# How do you solve the simultaneous equations 3x + 5y = 11 and 2x + y = 3?

Jul 22, 2015

I found:
$x = \frac{4}{7}$
$y = \frac{13}{7}$

#### Explanation:

From the second equation you can isolate $y$ as:
$y = 3 - 2 x$
substitute nto the first to find $x$:
$3 x + 5 \left(\textcolor{red}{3 - 2 x}\right) = 11$
$3 x + 15 - 10 x = 11$
$- 7 x = - 4$
$x = \frac{4}{7}$
substitute back into the second equation:
$y = 3 - 2 \left(\frac{4}{7}\right) = \frac{21 - 8}{7} = \frac{13}{7}$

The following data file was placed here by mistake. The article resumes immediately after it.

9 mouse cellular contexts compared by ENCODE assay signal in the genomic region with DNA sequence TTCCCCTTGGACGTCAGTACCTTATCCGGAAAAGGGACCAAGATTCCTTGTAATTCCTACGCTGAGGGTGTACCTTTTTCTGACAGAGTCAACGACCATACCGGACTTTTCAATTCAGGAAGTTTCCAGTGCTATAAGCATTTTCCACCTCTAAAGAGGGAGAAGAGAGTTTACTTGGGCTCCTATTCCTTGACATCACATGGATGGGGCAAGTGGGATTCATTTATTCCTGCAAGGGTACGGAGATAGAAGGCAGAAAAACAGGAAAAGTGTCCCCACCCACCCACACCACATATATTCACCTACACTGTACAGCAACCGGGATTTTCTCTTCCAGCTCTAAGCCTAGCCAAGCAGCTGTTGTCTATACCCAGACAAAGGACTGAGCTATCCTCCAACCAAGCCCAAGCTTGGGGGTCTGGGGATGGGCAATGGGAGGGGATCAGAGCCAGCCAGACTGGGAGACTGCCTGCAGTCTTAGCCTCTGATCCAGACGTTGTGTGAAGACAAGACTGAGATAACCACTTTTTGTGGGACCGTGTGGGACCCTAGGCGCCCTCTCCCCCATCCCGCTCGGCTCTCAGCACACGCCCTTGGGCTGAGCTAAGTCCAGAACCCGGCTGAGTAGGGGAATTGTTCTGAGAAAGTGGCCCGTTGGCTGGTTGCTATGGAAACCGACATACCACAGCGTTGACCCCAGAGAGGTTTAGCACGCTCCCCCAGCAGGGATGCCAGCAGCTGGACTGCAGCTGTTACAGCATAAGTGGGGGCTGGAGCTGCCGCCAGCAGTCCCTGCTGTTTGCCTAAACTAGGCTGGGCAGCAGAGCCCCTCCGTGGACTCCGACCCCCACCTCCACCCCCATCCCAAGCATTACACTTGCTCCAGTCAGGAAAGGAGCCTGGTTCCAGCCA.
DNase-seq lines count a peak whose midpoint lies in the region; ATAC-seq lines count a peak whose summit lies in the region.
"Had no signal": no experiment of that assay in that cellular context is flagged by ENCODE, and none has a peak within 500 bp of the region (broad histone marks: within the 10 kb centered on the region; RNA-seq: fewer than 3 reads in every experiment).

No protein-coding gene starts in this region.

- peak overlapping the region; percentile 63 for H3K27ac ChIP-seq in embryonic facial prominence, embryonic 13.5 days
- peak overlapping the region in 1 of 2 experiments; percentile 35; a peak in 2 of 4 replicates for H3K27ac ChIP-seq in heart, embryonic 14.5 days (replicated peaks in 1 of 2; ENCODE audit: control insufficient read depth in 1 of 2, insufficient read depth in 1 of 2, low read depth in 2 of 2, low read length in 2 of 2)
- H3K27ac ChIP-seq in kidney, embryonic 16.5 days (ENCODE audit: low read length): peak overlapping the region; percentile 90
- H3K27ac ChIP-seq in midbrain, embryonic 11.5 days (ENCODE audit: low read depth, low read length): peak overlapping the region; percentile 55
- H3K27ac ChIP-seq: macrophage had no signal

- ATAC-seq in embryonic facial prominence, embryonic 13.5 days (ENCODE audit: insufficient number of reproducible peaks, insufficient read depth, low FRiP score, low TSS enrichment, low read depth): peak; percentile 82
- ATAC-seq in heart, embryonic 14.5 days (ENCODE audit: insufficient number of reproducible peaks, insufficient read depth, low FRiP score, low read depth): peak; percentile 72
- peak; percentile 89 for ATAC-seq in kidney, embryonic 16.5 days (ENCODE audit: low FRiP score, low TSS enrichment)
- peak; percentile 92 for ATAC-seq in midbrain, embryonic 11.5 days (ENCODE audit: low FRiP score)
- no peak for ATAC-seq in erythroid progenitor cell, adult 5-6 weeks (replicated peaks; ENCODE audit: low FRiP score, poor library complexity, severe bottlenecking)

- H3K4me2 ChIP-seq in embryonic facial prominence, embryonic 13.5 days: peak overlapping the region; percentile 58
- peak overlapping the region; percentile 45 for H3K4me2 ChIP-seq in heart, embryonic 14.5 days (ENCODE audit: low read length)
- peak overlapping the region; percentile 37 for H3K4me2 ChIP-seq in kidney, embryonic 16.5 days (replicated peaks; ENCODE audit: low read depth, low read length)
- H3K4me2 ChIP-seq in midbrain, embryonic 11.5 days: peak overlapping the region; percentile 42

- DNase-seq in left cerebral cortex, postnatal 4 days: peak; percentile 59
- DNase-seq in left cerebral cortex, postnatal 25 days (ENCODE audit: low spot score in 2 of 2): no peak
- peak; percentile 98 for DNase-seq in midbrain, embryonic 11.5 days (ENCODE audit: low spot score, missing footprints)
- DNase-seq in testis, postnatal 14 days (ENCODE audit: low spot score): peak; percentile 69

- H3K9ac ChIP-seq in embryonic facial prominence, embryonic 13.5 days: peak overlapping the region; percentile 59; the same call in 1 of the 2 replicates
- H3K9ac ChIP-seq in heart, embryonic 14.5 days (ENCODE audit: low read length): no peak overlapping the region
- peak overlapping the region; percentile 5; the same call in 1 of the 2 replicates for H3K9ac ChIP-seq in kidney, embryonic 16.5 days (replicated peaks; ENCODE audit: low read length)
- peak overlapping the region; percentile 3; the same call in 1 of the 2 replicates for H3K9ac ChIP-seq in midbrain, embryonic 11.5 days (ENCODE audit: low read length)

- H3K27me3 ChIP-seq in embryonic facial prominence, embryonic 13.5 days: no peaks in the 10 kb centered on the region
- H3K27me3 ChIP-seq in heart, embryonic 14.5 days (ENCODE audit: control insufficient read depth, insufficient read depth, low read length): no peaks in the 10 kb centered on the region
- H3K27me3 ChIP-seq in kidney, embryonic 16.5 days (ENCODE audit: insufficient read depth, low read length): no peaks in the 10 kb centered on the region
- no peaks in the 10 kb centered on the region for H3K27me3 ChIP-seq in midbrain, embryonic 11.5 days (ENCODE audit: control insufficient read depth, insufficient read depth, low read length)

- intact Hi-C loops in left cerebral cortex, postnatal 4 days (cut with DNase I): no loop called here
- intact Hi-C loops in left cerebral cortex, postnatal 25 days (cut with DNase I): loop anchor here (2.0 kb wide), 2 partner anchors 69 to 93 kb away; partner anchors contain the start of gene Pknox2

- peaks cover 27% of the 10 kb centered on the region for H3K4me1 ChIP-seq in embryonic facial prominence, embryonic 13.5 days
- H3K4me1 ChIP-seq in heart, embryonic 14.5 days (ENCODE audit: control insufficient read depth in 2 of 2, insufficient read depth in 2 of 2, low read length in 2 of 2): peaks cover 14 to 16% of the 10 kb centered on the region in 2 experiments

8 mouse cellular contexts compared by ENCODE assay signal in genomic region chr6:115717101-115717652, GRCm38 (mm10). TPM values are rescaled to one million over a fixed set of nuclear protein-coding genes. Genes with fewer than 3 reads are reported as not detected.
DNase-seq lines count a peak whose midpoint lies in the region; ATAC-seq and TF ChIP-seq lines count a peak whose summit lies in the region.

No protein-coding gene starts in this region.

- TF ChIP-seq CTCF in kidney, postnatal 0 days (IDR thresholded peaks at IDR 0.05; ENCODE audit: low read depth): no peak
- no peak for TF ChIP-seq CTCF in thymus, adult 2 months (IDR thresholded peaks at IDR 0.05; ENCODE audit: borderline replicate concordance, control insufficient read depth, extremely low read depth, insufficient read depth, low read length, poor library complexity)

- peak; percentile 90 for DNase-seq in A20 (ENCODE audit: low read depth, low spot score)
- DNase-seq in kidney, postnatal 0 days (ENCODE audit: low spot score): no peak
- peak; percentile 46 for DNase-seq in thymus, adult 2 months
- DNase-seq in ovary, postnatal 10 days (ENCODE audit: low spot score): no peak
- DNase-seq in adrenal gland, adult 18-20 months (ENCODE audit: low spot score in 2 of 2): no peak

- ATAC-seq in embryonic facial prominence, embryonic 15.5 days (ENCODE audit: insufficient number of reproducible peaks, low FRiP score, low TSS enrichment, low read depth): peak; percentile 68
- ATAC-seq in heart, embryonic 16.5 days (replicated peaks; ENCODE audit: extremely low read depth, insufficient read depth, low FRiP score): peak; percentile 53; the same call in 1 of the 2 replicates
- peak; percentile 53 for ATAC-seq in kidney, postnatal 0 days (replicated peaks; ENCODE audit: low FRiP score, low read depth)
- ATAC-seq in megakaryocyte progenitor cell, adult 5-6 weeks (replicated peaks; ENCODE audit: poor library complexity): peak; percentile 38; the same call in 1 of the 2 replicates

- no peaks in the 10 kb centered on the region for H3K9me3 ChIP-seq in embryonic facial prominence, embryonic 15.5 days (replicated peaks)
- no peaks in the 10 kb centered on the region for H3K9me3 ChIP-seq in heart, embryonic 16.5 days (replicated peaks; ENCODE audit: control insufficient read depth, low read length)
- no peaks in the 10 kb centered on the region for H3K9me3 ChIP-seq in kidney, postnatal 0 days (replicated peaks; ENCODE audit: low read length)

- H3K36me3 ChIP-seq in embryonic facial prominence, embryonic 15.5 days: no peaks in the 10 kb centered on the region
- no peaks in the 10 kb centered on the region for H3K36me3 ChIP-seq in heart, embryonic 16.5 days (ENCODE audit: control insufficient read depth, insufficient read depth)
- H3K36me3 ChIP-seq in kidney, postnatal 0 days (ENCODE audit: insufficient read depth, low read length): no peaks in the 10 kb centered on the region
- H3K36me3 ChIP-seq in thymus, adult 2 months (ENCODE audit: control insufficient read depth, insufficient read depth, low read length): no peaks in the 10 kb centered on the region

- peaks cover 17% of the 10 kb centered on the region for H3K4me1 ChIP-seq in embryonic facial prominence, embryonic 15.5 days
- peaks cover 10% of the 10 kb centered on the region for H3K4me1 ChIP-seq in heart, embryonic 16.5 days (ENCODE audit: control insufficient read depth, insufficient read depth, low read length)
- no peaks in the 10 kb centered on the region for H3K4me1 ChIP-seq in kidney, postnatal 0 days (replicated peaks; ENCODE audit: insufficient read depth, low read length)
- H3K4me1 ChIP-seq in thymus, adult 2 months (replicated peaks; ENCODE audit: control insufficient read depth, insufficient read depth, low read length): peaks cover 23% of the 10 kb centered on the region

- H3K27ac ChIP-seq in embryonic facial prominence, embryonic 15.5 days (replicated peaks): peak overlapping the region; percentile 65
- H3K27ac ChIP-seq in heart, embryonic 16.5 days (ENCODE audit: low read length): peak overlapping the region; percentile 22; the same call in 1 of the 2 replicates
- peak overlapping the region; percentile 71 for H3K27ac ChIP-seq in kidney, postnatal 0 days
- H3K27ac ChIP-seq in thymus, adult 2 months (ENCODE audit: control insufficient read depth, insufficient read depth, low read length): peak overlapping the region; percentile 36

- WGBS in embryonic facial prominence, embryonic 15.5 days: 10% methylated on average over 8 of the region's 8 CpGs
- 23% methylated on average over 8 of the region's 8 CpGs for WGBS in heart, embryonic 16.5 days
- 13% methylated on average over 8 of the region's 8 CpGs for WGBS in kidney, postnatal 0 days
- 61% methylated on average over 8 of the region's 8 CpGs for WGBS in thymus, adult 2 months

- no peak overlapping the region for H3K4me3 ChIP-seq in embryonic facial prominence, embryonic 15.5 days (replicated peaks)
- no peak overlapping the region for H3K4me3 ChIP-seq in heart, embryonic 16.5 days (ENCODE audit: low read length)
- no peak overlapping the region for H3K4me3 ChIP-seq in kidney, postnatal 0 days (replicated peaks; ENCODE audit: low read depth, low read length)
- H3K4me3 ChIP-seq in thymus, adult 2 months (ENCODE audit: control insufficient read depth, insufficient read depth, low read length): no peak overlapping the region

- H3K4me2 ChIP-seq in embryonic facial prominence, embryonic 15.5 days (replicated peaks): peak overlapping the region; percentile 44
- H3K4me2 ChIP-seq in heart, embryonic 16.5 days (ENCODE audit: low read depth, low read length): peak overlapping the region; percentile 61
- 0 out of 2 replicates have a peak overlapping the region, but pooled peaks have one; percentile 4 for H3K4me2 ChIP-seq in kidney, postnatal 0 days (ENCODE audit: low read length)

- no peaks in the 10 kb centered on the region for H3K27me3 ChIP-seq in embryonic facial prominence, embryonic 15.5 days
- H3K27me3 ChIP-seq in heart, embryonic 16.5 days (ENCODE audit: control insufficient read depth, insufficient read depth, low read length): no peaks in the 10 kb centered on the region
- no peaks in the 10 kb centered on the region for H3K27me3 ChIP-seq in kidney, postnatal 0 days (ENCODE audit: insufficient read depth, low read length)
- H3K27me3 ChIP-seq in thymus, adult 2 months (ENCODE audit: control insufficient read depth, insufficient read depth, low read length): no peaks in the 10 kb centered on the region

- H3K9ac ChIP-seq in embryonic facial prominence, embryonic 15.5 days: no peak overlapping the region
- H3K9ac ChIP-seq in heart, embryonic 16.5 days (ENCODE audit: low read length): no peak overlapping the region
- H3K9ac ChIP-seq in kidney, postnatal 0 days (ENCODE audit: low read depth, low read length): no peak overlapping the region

Jul 22, 2015

$\left(x , y\right) = \left(\frac{4}{7} , \frac{13}{7}\right)$

#### Explanation:

[1]$\textcolor{w h i t e}{\text{XXXX}}$$3 x + 5 y = 11$
[2]$\textcolor{w h i t e}{\text{XXXX}}$$2 x + y = 3$

subtract $2 x$ from both sides of [2] to isolate $y$ on the left side
[3]$\textcolor{w h i t e}{\text{XXXX}}$$y = 3 - 2 x$

substitute $\left(3 - 2 x\right)$ for $y$ in [1]
[4]$\textcolor{w h i t e}{\text{XXXX}}$$3 x + 5 \left(3 - 2 x\right) = 11$

simplify
[5]$\textcolor{w h i t e}{\text{XXXX}}$$- 7 x + 15 = 11$

[6]$\textcolor{w h i t e}{\text{XXXX}}$$x = \frac{4}{7}$

substituting $\frac{4}{7}$ for $x$ in [2]
[7]$\textcolor{w h i t e}{\text{XXXX}}$$2 \left(\frac{4}{7}\right) + y = 3$

[8]$\textcolor{w h i t e}{\text{XXXX}}$$y = \frac{13}{7}$